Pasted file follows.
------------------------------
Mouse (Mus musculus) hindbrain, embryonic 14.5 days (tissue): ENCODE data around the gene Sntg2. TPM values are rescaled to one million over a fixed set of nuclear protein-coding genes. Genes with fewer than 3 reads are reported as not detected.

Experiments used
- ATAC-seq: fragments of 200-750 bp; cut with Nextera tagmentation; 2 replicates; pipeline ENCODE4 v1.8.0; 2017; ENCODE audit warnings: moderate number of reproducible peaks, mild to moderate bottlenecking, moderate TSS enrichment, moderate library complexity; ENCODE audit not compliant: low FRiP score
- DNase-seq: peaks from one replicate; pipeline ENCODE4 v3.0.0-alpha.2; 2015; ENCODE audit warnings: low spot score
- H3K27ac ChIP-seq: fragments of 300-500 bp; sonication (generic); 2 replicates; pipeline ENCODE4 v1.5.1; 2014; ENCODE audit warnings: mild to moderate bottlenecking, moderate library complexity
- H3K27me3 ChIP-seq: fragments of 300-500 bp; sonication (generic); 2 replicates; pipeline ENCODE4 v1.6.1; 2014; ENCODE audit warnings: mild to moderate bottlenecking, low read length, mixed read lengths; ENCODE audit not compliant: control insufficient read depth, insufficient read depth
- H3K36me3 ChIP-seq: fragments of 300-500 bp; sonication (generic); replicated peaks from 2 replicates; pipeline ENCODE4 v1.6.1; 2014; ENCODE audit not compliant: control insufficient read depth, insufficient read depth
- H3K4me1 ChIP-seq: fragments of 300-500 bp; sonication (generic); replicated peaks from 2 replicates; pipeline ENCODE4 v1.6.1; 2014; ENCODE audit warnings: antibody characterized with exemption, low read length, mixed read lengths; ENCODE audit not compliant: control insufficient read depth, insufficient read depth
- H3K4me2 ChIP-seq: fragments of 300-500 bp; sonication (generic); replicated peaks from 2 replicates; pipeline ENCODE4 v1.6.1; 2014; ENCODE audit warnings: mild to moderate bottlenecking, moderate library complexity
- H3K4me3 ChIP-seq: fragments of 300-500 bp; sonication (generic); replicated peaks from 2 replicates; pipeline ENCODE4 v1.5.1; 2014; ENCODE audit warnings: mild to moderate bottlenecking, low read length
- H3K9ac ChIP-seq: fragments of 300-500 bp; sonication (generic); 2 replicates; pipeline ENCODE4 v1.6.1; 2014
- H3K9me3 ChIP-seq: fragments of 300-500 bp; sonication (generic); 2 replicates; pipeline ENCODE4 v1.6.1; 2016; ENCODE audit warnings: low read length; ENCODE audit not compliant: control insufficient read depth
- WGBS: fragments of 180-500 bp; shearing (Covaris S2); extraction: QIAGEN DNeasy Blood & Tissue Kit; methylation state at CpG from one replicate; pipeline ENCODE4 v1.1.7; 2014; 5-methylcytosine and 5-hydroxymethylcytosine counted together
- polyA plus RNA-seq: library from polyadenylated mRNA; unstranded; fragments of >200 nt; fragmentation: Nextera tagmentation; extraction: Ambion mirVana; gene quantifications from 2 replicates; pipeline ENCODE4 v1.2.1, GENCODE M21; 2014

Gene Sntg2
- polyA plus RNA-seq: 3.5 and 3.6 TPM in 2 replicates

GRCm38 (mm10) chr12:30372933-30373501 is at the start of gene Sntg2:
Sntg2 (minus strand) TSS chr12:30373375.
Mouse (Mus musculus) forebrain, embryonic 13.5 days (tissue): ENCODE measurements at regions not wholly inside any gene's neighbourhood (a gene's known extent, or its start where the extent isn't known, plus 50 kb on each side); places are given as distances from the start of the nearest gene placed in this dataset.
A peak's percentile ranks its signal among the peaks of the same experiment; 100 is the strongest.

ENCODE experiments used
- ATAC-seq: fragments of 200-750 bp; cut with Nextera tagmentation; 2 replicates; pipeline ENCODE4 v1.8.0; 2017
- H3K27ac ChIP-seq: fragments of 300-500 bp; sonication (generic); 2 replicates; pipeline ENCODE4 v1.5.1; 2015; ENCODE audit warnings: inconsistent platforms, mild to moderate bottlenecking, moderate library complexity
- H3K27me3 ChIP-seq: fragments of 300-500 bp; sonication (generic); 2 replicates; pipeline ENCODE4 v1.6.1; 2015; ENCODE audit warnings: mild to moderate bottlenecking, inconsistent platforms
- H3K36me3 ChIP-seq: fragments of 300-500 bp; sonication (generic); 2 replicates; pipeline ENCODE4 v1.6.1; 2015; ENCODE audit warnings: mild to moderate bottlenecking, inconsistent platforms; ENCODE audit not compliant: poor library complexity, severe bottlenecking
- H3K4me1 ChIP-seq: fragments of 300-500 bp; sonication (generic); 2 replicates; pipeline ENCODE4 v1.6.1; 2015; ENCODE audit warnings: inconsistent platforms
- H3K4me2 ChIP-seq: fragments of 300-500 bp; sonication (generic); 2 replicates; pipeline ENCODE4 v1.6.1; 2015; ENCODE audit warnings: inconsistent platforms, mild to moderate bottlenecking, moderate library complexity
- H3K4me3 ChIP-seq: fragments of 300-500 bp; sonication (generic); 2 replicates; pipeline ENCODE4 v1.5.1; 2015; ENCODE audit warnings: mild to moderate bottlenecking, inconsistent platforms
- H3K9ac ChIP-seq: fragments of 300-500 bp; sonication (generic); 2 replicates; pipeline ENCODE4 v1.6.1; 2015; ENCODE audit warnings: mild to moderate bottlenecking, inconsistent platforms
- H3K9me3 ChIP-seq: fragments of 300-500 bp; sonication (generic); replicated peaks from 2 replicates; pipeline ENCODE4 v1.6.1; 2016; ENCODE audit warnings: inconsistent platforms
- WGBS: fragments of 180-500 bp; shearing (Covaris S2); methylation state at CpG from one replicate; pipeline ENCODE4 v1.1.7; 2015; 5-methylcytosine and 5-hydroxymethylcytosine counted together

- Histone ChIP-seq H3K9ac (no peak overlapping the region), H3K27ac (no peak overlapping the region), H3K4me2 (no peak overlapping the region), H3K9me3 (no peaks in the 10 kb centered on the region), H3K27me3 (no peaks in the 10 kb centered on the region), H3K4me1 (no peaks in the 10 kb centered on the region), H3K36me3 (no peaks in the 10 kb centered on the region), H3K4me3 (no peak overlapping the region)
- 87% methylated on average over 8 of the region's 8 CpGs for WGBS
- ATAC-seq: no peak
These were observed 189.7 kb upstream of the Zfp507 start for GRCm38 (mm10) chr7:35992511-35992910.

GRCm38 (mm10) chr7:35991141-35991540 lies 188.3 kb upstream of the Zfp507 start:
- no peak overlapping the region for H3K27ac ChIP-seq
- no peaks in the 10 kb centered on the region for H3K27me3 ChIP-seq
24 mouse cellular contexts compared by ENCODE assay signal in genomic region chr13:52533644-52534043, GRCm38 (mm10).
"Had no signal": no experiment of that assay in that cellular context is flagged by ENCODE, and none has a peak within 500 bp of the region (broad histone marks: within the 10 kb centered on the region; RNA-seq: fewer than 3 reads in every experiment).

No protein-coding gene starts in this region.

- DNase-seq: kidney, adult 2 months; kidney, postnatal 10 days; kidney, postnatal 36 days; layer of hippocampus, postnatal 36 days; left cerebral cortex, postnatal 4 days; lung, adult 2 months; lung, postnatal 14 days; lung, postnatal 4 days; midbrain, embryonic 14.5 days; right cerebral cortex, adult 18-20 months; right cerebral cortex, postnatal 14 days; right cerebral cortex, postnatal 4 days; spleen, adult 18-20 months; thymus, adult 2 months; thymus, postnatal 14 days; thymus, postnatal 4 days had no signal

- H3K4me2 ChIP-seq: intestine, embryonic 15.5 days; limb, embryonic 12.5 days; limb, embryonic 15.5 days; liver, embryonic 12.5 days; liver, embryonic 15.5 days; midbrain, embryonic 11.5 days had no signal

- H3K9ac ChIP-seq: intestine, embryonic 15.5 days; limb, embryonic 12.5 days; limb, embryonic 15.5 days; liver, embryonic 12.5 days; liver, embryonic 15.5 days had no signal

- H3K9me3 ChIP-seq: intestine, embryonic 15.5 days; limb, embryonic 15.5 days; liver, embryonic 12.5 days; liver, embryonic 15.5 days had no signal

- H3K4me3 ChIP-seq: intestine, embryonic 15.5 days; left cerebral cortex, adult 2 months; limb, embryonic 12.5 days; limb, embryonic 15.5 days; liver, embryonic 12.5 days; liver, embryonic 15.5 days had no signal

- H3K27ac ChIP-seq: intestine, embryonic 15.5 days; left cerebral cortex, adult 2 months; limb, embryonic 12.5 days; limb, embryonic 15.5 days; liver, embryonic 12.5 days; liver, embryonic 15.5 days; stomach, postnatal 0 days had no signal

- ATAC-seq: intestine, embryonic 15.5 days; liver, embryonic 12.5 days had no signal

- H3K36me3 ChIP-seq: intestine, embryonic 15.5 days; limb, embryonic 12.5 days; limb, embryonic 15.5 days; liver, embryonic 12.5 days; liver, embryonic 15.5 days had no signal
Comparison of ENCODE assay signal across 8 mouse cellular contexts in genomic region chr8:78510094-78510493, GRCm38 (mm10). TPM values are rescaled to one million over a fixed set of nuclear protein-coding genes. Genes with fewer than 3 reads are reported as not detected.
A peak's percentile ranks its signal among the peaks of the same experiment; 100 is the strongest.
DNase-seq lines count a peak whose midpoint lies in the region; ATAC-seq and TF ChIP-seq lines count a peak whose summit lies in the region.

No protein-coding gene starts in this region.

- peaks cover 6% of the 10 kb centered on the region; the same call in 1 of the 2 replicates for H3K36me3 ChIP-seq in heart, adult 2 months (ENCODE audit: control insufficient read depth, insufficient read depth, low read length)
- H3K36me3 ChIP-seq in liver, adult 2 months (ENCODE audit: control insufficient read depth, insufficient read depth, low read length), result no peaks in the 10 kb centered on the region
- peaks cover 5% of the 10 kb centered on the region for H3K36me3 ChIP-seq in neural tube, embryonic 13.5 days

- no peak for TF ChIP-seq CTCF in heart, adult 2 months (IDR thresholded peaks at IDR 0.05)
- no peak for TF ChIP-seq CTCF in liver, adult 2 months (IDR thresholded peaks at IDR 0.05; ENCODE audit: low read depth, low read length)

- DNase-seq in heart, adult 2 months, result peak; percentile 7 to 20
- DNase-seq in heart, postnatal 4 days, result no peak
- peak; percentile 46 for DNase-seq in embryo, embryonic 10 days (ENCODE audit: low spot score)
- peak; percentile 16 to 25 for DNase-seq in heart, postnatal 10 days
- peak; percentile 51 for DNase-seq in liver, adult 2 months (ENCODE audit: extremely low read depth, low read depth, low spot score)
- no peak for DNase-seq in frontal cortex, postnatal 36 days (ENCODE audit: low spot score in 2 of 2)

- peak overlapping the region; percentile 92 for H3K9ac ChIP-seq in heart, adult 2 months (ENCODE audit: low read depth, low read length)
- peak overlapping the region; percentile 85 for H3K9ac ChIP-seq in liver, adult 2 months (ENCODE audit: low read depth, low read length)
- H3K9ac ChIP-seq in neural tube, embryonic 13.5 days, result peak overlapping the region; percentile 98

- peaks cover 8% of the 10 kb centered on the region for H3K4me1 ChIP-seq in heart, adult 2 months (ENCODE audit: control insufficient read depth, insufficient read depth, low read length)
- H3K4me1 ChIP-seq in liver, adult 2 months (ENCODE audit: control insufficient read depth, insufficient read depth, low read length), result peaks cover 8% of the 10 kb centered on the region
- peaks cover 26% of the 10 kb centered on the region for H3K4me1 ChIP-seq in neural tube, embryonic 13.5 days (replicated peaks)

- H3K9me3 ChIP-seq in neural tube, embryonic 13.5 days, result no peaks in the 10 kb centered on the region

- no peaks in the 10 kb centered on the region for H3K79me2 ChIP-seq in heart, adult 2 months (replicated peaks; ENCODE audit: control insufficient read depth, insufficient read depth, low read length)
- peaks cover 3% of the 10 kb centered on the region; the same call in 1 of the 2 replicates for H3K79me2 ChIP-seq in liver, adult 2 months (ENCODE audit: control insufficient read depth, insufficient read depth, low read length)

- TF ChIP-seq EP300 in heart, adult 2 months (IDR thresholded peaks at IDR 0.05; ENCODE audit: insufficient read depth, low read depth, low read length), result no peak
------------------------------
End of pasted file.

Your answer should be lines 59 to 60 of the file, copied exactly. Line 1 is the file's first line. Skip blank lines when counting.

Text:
- DNase-seq in heart, adult 2 months, result peak; percentile 7 to 20
- DNase-seq in heart, postnatal 4 days, result no peak